Pan African Union for Science and Technology said that the violation of the human rights of women was rampant in Pakistan, and that life for women in Balochistan – Pakistan’s largest and least developed province – was particularly grim. Human development in this province had been intentionally neglected by successive central governments in order to benefit out of the vast and geostrategic location of the province and its extensive resources.

Commission to Study the Organization of Peace noted that Pakistan’s police excesses and torture in the Gilgit-Baltistan region were not a new phenomenon. There were no adequate checks and balances on society on the part of the Government and as a result police officers did not follow the rule of “no torture” during investigations.

International Association for Democracy in Africa stated that the Pakistani army had been violating human rights in Baluchistan and every year thousands of civilians would disappear. Later, their bodies would be recovered with bullet holes in their heads. It urged the United Nations to take action against such violations.

Action internationale pour la paix et le développement dans la région des Grands Lacs said that the area of Pakistan-administered Kashmir had been illegally held by Pakistan since 1947. Pakistan-administered Kashmir was supposed to be a self-governing territory, but it really had remained a colony of Pakistan. The Pakistani army had used the area of Pakistan Administered Kashmir for training purposes in areas bordering Indian Kashmir.

European Union of Public Relations said that the Human Rights Council had been created to ensure the safety of human rights around the world, but the human rights situation in Balochistan was deplorable. The Pakistan Army killed Balochs indiscriminately. The Council was urged, on behalf of the victims of human rights violations in Balochistan, to ensure their right to life.

Canners International Permanent Committee said that the right to development was based on human dignity and implied the right to self-determination and full sovereignty over wealth and natural resources. But in Balochistan province of Pakistan, the right to development was totally denied. Pakistan had always treated Balochistan as a colony. The ethnic Punjabi elite under the patronage of the Pakistan Government was determined to vandalise the natural resources of Balochistan.

Centre for Environmental and Management Studies said that the Pashtun minority in Pakistan had not been given any basic human rights. They were brutally killed, tortured, and bombarded by the Pakistani army in the name of the Zarb-e-Azb military operation. Pashtuns requested the international community to bring to trial in the International Criminal Court all those responsible, including the Army High Command, who ordered the massacre of Pashtun civilians.

United Schools International said that Pakistan used excessive brutality and torture in the region of Gilgit-Baltistan in Pakistan-occupied Kashmir. Numerous civilians had been prosecuted under military courts without a proper judicial process and without valid charges against them. The international community had to take proper note and expose those human rights violations.

Many organisations also targeted India on the issue of human rights. Liberation noted that the human rights situation of the 160 million Dalits in India required the Council’s attention. It urged the Council to recognize those acts as crimes against humanity and genocide, and to appoint a commission of inquiry to investigate the crimes against minorities in India.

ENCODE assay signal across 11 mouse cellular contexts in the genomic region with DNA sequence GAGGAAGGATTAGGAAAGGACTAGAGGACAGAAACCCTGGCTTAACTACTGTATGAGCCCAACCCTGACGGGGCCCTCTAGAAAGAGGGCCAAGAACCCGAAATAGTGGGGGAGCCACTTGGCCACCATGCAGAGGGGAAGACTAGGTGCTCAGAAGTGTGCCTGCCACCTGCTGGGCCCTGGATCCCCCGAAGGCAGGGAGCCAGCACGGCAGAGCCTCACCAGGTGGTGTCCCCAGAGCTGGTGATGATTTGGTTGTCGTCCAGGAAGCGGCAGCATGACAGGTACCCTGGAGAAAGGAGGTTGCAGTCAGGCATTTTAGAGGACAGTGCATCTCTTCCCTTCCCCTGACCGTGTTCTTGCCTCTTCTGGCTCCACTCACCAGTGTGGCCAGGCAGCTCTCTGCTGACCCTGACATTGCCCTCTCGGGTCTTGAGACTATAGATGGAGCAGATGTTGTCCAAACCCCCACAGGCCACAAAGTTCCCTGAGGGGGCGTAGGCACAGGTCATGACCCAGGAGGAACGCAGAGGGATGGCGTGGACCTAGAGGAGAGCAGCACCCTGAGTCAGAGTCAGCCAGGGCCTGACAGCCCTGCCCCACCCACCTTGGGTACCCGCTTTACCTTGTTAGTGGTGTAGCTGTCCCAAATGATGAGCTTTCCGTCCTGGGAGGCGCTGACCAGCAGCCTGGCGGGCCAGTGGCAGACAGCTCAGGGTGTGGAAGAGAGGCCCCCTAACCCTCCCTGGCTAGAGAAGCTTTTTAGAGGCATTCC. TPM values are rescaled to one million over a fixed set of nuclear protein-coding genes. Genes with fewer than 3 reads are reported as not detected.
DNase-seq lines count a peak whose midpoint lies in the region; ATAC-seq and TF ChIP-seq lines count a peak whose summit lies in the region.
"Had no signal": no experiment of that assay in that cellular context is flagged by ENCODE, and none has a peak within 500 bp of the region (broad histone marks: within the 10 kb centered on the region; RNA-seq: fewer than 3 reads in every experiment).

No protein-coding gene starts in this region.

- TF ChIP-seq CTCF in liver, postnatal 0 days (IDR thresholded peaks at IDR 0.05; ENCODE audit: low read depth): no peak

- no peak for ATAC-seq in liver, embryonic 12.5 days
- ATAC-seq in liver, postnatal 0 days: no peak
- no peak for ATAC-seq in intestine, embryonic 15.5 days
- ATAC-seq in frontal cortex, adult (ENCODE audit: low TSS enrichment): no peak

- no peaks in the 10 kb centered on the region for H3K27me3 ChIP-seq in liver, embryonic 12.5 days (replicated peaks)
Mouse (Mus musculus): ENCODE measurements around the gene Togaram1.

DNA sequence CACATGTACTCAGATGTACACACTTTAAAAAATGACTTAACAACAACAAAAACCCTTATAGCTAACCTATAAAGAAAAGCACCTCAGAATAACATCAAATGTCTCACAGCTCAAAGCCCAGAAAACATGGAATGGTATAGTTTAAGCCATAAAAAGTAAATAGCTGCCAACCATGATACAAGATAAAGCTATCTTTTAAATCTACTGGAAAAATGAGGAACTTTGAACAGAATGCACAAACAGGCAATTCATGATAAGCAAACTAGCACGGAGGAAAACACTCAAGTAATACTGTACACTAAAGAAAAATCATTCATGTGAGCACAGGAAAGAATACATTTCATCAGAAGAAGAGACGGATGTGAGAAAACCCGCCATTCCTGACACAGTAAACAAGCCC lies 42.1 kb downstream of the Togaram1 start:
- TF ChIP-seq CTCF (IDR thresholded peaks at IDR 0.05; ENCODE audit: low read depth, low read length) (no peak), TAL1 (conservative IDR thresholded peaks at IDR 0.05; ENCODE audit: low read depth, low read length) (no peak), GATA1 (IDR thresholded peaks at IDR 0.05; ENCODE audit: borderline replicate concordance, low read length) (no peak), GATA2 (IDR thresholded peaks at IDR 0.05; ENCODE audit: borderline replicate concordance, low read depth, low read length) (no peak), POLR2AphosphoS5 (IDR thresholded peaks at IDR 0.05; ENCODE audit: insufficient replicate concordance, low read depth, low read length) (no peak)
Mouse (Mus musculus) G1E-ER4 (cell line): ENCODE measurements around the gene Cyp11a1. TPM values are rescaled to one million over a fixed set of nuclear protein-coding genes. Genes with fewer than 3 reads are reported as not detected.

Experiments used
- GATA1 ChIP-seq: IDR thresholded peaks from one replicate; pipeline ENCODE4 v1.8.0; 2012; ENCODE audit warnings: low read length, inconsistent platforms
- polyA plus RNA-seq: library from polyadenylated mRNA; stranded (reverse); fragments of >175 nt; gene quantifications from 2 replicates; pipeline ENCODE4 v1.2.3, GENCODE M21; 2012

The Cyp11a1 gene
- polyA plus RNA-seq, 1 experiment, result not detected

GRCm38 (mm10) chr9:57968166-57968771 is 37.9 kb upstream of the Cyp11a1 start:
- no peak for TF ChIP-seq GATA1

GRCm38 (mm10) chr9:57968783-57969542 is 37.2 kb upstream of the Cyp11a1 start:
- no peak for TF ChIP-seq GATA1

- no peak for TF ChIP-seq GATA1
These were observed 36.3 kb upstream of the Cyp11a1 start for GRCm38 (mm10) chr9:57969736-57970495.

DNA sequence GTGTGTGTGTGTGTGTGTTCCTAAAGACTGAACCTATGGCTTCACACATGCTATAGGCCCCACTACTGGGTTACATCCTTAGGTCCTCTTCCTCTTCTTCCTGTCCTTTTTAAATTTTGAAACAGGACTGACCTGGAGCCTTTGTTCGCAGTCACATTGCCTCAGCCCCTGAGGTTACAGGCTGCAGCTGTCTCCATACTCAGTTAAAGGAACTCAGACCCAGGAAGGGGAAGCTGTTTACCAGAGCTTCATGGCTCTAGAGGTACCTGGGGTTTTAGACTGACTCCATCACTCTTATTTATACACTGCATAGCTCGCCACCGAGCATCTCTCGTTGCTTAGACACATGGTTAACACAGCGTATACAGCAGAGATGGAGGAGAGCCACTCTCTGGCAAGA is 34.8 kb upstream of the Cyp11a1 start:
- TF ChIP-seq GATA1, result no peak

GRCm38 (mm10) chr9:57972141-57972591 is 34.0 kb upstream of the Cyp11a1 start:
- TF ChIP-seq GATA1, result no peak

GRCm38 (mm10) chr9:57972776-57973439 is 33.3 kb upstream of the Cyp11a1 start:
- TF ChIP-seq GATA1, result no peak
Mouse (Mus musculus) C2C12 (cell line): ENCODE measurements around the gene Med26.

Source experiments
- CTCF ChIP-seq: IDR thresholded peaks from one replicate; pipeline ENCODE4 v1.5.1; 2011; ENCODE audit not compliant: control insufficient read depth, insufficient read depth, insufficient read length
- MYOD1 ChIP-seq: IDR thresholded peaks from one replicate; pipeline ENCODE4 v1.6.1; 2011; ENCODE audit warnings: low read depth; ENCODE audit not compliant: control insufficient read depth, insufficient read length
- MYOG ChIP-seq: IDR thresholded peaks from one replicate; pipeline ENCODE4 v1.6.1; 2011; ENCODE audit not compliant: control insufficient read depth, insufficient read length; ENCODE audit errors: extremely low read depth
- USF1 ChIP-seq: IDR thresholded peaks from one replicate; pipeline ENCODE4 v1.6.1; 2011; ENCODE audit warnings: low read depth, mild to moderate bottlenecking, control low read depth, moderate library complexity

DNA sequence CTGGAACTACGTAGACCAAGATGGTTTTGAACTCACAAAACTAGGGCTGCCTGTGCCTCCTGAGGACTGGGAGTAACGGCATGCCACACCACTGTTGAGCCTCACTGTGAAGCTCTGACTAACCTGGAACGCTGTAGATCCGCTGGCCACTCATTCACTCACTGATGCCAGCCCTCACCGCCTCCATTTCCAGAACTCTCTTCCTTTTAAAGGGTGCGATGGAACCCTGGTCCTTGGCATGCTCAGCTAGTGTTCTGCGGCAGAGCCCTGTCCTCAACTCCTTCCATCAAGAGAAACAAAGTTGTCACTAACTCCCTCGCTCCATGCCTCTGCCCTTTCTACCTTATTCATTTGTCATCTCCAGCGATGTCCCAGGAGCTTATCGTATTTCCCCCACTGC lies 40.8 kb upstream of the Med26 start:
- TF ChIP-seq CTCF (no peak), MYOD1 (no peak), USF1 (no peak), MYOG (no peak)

World Barua Organization noted that scheduled castes, which constituted more than 15 per cent of the Indian population, continued to suffer from discrimination and persecution.

Indigenous People of Africa Coordinating Committee noted that the impunity for the crimes committed against the population of Jammu and Kashmir persisted. It urged the Council to recommend to the Government of India to review its laws, namely those pertaining to the military and security forces.

World Muslim Congress said that the Indian army was killing children because they had the courage to say that they were not, nor would they ever be a part of the State of India.

International Islamic Federation of Student Organizations said that the human rights situation in Indian-occupied Jammu and Kashmir was worsening dramatically. India had created the most militarized part of the world in Kashmir, where one soldier terrorised every 17 Kashmiri civilians.

Mbororo Social and Cultural Development Association stated that communal violence and the rise of Hindu fundamentalism in India required the Council’s attention. In spite of the progressive secular constitution and modern domestic human rights laws, wider impunity and killings of minority people in India was of serious concern.

Asian Forum for Human Rights and Development drew attention to the deteriorating human rights situations in several Asian countries and alleged that there was use of preventive detention in Indian administered Jammu and Kashmir.

Association for the Protection of Women and Children’s Rights said that human rights violations in Indian occupied Kashmir had reached an alarming level.

Prahar said that India had taken several measures to repress victims of violence. The Government had taken action against Greenpeace India, including preventing a campaigner from travelling to the United Kingdom in January. The High Court had ruled that some of the steps taken had been illegal. The Council was asked to recommend to the Government of India not to put bans on non-governmental organizations for protecting the freedom of association.


¹ Kashmir: Ethnic cleansing, exodus of Kashmiri Hindus and the continuing crisis

%d bloggers like this: